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Seeing, experiencing, doing: Learning the methods of ancient art through performance and participation

Photo of Zahra NewbyThis fellowship is being used to redesign and run a pilot version of the existing module 'Art and Architecture in Asia Minor', incorporating a series of guest lectures and practical sessions focussing on the techniques and practicalities of ancient art, including stone carving, fresco painting, bronze casting and building techniques. Through access to specialist knowledge and active participation students will gain an in-depth understanding of the constraints and practicalities of the production of ancient art which will complement their study of artistic development and iconography. This pilot year is designed to test out the possibilities of a range of different workshops and site visits, to see which are most effective in encouraging participative learning. The aim is to integrate practical and academic learning and to encourage collaborative learning. It draws on the model of open-space learning to offer a space in which the traditional barrier between lecturer and students is broken down and all become active and equal participants in a collaborative learning experience. My own expertise lies in the interpretation and contextualisation of ancient art; in this pilot year I will place myself alongside my students as a participant in practical workshops led by experienced craftspeople, aiming to challenge and broaden my own understanding of ancient art, as well as that of my students. The project will also embrace the different skills and aptitudes of students, drawing on their creative potential as well as their intellectual skills.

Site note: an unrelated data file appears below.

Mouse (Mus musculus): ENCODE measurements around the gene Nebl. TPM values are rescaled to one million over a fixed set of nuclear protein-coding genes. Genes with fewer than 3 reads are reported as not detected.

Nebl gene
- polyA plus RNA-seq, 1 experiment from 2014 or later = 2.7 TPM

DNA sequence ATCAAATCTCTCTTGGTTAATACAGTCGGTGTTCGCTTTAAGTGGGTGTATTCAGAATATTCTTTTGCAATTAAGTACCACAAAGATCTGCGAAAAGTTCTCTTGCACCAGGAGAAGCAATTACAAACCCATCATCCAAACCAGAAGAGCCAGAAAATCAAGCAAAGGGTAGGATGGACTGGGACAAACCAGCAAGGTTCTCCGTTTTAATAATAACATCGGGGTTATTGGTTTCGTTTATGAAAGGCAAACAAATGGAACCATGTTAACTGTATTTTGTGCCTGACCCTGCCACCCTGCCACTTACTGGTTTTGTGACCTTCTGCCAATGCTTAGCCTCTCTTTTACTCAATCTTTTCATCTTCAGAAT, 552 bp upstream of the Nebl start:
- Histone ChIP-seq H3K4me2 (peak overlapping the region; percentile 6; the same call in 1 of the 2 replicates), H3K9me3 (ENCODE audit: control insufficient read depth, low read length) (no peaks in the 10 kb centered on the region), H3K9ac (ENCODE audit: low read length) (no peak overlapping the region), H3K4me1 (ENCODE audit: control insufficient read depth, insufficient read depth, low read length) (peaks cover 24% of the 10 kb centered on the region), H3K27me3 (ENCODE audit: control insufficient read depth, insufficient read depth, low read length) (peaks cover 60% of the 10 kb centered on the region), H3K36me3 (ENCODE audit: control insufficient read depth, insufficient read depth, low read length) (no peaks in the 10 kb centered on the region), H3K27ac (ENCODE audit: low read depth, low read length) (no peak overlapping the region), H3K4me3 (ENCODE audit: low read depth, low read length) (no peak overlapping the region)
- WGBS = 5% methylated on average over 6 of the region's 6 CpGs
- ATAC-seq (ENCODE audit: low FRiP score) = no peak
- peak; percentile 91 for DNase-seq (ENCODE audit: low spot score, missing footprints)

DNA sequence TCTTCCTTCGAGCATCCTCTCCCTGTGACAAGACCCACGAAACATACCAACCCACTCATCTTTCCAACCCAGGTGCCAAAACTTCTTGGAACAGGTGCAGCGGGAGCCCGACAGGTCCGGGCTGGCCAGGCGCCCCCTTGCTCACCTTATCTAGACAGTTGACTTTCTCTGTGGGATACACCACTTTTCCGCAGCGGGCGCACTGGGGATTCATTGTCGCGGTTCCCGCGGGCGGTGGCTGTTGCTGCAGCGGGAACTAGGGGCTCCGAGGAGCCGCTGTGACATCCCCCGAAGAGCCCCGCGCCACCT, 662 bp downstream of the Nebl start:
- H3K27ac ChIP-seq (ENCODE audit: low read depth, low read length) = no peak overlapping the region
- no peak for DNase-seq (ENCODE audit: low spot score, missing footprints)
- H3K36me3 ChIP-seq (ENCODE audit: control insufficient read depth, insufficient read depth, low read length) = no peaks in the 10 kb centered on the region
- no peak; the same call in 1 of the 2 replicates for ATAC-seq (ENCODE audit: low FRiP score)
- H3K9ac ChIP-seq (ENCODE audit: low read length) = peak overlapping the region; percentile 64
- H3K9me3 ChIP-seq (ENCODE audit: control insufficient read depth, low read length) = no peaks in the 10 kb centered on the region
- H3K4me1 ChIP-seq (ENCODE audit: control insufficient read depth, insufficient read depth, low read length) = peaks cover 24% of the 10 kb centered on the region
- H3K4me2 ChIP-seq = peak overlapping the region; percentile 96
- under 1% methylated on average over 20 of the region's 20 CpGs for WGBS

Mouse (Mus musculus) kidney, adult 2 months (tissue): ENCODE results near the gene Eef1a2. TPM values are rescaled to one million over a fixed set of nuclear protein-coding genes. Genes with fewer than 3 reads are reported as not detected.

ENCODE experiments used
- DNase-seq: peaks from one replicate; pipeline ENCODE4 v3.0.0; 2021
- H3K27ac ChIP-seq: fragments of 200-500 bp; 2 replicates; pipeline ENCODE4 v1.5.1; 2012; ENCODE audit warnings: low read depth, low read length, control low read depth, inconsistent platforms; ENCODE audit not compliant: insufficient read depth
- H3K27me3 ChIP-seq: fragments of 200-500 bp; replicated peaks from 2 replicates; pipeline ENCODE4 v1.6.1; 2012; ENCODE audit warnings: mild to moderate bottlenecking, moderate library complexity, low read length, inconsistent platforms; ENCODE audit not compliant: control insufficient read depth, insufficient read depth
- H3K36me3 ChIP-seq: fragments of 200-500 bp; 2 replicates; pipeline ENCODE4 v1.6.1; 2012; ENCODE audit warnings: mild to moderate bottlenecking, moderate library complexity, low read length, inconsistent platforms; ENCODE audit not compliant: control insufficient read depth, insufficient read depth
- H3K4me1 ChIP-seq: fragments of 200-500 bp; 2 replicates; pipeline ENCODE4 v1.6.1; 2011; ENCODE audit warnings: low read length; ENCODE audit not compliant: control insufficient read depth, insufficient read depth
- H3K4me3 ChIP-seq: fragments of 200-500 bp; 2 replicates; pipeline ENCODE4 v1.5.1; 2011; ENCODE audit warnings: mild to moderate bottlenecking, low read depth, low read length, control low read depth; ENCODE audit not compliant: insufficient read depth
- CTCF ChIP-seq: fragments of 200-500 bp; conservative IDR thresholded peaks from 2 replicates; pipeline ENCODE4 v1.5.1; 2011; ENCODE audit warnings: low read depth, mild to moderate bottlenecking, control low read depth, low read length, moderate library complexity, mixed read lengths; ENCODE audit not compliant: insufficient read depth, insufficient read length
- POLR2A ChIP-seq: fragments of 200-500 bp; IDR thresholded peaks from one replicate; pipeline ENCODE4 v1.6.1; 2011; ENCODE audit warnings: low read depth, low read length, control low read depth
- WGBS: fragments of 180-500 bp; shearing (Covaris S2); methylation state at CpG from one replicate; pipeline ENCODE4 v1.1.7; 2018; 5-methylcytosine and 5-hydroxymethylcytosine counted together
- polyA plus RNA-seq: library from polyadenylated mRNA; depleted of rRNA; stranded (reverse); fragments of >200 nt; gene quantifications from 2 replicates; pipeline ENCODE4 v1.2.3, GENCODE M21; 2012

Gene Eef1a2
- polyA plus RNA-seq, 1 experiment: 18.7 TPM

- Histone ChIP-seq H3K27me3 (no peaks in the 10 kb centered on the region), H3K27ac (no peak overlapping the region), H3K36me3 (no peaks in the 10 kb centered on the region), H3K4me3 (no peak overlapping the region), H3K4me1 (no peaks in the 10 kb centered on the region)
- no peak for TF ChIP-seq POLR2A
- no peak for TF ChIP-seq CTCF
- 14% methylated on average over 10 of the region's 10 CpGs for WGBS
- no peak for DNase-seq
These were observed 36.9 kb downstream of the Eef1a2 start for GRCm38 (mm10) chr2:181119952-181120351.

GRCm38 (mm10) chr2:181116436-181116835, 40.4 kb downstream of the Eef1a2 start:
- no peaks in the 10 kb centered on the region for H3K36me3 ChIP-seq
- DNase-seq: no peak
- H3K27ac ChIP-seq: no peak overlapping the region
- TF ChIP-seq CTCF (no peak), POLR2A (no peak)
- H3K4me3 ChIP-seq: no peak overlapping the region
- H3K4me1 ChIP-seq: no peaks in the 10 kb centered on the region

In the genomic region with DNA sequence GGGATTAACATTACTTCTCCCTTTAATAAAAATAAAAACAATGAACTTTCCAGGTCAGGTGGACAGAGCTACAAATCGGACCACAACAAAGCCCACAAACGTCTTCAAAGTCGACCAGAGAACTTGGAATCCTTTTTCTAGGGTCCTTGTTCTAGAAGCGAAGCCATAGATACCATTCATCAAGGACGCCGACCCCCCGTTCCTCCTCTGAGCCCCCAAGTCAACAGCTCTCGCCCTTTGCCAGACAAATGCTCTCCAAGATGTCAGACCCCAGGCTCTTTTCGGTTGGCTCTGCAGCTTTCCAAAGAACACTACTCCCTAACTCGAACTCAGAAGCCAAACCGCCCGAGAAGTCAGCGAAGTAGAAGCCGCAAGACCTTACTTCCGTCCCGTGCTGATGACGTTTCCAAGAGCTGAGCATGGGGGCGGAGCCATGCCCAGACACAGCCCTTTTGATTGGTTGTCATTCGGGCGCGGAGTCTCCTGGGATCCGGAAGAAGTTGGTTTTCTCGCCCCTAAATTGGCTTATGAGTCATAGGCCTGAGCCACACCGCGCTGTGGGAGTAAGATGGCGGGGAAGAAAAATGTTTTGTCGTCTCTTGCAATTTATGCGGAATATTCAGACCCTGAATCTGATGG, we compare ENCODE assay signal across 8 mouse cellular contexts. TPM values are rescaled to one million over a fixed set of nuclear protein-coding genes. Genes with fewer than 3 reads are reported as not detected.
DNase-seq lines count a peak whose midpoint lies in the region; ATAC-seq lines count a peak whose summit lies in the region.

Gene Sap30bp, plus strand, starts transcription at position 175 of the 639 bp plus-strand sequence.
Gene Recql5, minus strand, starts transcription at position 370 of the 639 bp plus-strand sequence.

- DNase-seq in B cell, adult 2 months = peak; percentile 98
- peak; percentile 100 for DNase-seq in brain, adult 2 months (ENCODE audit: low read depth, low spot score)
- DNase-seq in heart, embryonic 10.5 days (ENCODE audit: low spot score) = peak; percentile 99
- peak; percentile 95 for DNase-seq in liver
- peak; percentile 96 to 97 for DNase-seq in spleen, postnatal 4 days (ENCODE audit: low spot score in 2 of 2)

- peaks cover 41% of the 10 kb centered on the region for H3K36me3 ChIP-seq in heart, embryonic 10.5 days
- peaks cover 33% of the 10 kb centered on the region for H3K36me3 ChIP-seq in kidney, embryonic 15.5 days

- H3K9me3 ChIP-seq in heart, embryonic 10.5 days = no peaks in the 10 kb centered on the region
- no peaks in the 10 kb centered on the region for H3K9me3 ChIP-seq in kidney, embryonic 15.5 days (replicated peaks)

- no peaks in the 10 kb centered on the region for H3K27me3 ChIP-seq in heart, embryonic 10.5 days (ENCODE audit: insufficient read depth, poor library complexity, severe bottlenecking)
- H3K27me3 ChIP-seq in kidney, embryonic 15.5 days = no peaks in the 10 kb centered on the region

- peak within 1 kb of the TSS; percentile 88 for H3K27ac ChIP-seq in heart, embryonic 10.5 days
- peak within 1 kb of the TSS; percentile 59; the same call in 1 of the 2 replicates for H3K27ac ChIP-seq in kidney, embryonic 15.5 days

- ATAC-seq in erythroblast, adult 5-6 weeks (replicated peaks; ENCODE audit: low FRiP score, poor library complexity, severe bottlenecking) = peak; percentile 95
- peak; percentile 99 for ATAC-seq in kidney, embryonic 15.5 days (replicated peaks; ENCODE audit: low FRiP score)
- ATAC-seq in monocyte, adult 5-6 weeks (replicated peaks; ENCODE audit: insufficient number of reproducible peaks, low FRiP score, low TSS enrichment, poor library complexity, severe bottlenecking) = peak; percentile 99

Dr Zahra Newby is Assistant Professor (Reader) in the Department of Classics and Ancient History. Her research and teaching interests focus on Greek and Roman art, and the roles played by visual culture in the history and society of the Roman Empire.